Judd's section ends and we hear from Judd-with-Boobs aka Vicki. Vicki, being the compassionate RTC she is, looks out the window at the ruined landscape at all the burned-up buildings/vehicles. In addition to all this, apparently thanks to the Wrath of the Lamb quake (aka that disaster that happened in one of the earlier books, but I'm too lazy to look up exactly when), has caused massive flooding and destroyed many coastal cities.
I could point out how Vicki is, like a true RTC, focusing solely on the destruction of property, but that's not entirely accurate. At the end of the paragraph, it says she feels really bad for the Followers of Carpathia. Not bad enough to do anything besides wring her hands and think nice thoughts and certainly not bad enough not to think of how this sun plague makes it so much easier for RTCs to travel, but it's something. I'd make a remark about Vicki being a sociopathic asshole, but like I've said in other peoples' snarks, the word "asshole" feels piddling and inadequate when it comes to characters like these. An asshole is someone who keys your car because he/she can't stand you driving a nicer car than him/her. A character from this series, they're the type who would drop a nuke on your car, if they saw you driving a nicer car than them. After which, they'd smile and laugh as everyone is either vaporized or dies slowly from radiation poisoning.
On a semi-related note, here's a link There really aren't enough trigger warnings in the world for that horrifying clip. But the real horrifying part is that for all their chest-pounding and bluster about how we should nuke Iran/anyone who looks at us funny, they would be horribly offended if you actually showed the consequences of their actions. I mean, all those kids getting vaporized and dying with their guts hanging out? It really hurts their delicate sensibilities.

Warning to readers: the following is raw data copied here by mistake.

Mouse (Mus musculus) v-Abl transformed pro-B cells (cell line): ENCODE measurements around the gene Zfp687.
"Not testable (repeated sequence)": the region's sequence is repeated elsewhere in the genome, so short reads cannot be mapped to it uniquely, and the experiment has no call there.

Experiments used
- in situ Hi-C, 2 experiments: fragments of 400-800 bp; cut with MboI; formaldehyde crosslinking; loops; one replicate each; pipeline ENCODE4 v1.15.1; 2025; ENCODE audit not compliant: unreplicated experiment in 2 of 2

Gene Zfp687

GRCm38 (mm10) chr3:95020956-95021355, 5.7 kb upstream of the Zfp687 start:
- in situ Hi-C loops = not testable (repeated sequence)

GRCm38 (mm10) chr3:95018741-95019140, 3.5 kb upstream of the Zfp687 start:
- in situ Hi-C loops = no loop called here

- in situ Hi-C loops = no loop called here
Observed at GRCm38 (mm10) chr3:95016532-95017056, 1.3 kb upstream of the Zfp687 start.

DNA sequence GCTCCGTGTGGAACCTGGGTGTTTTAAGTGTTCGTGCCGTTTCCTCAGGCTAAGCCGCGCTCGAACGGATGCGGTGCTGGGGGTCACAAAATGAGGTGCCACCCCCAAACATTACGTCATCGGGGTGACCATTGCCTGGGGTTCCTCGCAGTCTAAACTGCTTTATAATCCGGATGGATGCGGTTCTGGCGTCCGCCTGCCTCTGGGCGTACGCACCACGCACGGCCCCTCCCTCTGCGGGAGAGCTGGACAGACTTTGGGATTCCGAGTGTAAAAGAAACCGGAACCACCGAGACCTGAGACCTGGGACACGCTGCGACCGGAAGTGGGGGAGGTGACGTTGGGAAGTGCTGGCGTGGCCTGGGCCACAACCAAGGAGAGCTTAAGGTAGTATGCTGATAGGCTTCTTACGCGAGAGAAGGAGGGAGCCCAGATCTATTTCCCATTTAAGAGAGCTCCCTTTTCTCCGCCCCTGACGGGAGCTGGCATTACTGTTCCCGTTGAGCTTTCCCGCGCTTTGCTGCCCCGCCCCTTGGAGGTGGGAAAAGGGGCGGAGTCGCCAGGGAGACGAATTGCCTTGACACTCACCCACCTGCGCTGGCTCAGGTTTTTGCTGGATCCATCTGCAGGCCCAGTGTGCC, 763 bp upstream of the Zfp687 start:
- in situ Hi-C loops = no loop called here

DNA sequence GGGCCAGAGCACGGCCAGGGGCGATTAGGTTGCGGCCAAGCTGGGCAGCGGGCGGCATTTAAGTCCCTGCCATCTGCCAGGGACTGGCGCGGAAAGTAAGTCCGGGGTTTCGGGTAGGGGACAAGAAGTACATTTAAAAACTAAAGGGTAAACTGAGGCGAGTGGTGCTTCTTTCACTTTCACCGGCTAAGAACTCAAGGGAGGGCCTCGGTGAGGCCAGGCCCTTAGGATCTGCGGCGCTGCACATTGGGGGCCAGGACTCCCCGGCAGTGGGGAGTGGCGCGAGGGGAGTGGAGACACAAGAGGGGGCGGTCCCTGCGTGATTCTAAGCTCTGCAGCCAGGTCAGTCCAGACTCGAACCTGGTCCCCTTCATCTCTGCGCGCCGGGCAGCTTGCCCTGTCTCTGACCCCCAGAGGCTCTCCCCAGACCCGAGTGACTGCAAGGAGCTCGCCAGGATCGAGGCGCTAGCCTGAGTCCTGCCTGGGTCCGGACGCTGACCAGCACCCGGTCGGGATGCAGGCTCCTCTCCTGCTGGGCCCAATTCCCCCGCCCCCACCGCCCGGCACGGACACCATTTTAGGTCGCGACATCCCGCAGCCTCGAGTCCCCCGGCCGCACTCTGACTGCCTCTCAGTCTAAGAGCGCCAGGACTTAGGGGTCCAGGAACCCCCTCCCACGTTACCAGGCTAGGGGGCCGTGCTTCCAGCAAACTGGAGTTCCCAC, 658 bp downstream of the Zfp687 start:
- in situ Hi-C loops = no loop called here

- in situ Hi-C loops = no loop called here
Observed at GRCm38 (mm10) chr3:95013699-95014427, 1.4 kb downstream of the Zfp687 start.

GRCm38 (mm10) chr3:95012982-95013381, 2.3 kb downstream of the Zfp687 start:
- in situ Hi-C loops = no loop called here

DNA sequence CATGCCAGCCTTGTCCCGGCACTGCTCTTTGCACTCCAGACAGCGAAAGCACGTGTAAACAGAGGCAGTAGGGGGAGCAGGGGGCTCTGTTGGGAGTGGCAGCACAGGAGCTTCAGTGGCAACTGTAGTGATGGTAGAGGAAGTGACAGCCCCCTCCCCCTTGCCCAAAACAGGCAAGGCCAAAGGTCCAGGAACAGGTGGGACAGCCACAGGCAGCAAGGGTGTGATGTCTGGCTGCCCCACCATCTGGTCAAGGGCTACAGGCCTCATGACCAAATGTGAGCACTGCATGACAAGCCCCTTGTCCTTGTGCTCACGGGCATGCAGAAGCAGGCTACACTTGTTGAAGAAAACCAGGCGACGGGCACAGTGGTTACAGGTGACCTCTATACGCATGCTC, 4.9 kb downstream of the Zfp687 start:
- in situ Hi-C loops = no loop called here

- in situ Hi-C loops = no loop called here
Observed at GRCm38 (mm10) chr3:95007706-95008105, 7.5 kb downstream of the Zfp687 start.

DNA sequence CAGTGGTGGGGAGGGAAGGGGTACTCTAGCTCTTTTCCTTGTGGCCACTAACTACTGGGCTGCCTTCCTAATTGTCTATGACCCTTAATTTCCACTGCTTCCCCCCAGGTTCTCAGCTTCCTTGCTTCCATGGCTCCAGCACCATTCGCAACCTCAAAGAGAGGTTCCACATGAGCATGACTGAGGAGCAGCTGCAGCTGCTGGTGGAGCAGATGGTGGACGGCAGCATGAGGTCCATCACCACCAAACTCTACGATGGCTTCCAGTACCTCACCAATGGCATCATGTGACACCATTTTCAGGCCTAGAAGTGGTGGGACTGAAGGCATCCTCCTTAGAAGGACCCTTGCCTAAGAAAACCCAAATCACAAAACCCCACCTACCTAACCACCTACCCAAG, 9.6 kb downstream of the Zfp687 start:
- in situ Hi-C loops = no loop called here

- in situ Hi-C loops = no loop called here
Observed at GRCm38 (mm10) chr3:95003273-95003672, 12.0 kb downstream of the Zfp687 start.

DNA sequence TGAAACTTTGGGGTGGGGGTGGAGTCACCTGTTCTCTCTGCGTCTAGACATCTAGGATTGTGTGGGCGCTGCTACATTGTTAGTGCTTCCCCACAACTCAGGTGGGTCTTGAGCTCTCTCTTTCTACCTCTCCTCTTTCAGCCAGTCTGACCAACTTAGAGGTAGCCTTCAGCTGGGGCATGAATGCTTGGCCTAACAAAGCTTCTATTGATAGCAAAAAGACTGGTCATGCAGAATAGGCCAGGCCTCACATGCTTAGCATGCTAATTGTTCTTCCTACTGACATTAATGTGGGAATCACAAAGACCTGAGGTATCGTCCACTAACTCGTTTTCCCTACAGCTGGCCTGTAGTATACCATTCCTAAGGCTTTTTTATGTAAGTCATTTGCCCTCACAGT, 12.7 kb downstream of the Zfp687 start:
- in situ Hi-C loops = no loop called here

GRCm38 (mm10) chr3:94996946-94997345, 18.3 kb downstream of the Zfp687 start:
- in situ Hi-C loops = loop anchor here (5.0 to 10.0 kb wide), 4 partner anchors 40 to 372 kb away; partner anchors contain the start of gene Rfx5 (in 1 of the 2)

I'm starting to think in addition to a previous idea I had, about how we should publish leather-bound editions of Ayn Rand's Atlas Shrugged, we should also make syrupy inspirational posters, only rather than putting the "Footprints" poem, we put in a selection from Mark Twain's The War Prayer.
This get-rich-quick scheme might actually be more practical than my previous selection, because unlike Atlas Shrugged, The War Prayer is probably in the public domain, so I wouldn't have to worry about Copyright Infringement.
I know, I'm being too damn wordy/ranty about a chapter in which nothing happens, but it's my blog, so I'll rant if I want to! Besides, I feel another quote is needed.